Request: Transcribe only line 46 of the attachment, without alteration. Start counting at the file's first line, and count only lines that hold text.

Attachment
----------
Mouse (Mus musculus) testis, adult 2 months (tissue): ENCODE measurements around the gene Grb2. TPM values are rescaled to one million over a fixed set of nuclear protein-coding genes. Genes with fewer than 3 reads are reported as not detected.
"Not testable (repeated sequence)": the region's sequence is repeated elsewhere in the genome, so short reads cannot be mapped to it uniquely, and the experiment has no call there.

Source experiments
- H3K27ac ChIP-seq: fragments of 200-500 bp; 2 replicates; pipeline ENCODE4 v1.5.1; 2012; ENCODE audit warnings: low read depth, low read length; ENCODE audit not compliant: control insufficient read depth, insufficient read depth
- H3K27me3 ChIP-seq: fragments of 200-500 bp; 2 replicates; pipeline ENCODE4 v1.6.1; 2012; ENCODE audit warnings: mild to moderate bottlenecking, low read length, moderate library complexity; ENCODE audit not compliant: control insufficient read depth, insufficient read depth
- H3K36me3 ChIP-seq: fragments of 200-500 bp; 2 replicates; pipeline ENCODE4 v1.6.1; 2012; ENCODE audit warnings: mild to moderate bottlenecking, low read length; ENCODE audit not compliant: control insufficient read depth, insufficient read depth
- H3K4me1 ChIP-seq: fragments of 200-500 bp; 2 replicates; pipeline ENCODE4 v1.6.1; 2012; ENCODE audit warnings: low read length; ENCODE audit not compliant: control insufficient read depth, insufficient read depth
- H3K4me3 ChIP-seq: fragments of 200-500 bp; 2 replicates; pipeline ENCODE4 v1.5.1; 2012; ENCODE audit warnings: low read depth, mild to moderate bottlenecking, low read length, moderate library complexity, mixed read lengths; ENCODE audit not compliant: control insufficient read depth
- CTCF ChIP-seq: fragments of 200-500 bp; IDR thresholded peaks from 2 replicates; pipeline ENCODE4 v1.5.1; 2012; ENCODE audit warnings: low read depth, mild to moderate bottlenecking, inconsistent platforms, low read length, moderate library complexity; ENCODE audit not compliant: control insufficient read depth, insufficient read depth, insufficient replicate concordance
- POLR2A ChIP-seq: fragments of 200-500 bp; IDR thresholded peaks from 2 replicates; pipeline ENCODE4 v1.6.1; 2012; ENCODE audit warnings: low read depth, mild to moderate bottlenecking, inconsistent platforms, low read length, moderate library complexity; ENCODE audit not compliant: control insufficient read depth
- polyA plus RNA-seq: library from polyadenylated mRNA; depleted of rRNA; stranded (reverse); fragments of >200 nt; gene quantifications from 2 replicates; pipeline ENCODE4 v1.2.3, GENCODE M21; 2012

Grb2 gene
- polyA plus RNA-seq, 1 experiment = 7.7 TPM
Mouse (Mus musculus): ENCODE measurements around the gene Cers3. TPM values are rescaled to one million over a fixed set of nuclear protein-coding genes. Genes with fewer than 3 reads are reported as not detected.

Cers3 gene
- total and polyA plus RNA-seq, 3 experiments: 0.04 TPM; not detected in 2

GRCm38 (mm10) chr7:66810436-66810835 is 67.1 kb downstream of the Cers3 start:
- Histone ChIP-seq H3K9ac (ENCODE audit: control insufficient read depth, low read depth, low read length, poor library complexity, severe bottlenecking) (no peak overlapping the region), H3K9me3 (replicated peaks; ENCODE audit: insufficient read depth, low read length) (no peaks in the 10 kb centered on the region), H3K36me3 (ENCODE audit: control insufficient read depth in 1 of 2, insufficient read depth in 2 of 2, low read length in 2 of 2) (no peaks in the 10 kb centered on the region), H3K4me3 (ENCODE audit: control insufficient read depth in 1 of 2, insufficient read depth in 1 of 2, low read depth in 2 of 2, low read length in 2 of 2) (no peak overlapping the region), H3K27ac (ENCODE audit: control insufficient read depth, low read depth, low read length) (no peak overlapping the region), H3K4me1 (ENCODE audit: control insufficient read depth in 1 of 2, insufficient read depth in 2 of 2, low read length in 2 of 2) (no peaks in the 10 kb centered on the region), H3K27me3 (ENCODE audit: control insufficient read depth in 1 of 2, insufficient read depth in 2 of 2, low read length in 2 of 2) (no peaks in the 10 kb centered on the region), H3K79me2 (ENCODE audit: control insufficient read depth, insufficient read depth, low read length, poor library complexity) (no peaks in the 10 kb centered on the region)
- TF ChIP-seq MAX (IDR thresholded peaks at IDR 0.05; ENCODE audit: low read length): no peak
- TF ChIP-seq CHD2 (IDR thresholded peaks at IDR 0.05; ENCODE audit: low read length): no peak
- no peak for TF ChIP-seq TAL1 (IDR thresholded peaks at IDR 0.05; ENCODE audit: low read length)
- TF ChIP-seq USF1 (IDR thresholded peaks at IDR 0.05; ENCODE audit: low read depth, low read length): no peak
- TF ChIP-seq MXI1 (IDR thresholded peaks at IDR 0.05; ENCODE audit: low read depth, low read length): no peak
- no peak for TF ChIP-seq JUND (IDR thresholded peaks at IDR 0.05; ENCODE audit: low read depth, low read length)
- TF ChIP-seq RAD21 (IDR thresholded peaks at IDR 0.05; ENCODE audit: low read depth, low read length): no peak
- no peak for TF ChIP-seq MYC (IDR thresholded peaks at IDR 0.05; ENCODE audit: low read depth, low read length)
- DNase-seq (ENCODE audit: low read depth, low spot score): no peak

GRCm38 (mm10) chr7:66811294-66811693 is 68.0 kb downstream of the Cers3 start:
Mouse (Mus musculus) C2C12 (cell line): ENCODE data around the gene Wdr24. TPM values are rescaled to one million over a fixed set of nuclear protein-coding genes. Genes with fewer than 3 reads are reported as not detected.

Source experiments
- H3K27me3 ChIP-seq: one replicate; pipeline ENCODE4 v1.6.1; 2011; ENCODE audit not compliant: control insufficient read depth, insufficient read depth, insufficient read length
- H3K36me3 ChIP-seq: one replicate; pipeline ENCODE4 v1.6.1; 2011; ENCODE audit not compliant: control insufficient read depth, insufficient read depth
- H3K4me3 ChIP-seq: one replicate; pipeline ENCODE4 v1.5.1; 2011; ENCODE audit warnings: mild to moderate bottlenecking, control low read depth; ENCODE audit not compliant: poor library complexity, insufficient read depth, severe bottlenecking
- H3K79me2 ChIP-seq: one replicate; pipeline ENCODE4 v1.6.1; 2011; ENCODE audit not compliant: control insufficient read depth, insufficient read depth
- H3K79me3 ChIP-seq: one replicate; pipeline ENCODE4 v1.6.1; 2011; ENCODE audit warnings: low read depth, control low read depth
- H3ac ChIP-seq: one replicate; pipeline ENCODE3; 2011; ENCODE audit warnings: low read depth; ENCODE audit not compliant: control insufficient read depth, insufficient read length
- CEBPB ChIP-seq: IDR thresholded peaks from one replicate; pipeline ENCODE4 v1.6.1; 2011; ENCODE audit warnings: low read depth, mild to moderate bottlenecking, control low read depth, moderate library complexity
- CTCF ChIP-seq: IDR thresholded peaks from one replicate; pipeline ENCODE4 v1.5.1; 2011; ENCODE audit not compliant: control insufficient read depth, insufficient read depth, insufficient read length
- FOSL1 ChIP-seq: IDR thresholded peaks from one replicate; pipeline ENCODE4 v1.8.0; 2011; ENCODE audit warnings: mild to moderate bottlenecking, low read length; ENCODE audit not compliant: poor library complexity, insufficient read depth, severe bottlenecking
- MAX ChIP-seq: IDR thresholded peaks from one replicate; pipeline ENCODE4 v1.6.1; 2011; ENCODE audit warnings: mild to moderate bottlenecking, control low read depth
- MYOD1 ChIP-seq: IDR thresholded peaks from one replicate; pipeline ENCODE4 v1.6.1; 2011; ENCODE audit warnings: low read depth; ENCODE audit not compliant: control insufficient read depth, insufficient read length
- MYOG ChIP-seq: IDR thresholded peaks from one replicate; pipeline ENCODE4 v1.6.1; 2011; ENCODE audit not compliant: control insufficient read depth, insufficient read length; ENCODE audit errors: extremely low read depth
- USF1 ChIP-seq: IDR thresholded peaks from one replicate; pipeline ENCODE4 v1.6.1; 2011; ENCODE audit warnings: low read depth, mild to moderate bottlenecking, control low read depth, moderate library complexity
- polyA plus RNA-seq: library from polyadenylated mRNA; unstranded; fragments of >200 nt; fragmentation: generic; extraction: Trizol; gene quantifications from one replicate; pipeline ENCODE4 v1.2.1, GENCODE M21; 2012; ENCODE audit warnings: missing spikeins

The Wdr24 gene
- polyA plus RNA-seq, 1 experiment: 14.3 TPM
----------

- polyA plus RNA-seq, 1 experiment: 14.3 TPM